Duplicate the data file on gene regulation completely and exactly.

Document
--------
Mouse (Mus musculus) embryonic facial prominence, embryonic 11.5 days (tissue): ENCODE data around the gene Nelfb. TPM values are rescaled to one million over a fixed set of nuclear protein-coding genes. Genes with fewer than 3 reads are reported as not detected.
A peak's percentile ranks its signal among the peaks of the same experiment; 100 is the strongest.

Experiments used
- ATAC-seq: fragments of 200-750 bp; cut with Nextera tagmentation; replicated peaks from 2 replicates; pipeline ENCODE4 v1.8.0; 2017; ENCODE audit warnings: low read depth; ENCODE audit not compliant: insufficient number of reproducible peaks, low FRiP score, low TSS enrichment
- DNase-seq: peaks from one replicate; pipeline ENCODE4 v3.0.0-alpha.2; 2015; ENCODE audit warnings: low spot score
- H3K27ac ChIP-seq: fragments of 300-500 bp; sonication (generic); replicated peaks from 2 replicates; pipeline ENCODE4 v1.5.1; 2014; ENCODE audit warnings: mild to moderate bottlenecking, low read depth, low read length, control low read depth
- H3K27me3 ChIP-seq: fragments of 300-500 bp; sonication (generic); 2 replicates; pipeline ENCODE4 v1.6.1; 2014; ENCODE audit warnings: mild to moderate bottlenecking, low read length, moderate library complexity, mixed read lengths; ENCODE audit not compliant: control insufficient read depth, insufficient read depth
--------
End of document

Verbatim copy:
Mouse (Mus musculus) embryonic facial prominence, embryonic 11.5 days (tissue): ENCODE data around the gene Nelfb. TPM values are rescaled to one million over a fixed set of nuclear protein-coding genes. Genes with fewer than 3 reads are reported as not detected.
A peak's percentile ranks its signal among the peaks of the same experiment; 100 is the strongest.

Experiments used
- ATAC-seq: fragments of 200-750 bp; cut with Nextera tagmentation; replicated peaks from 2 replicates; pipeline ENCODE4 v1.8.0; 2017; ENCODE audit warnings: low read depth; ENCODE audit not compliant: insufficient number of reproducible peaks, low FRiP score, low TSS enrichment
- DNase-seq: peaks from one replicate; pipeline ENCODE4 v3.0.0-alpha.2; 2015; ENCODE audit warnings: low spot score
- H3K27ac ChIP-seq: fragments of 300-500 bp; sonication (generic); replicated peaks from 2 replicates; pipeline ENCODE4 v1.5.1; 2014; ENCODE audit warnings: mild to moderate bottlenecking, low read depth, low read length, control low read depth
- H3K27me3 ChIP-seq: fragments of 300-500 bp; sonication (generic); 2 replicates; pipeline ENCODE4 v1.6.1; 2014; ENCODE audit warnings: mild to moderate bottlenecking, low read length, moderate library complexity, mixed read lengths; ENCODE audit not compliant: control insufficient read depth, insufficient read depth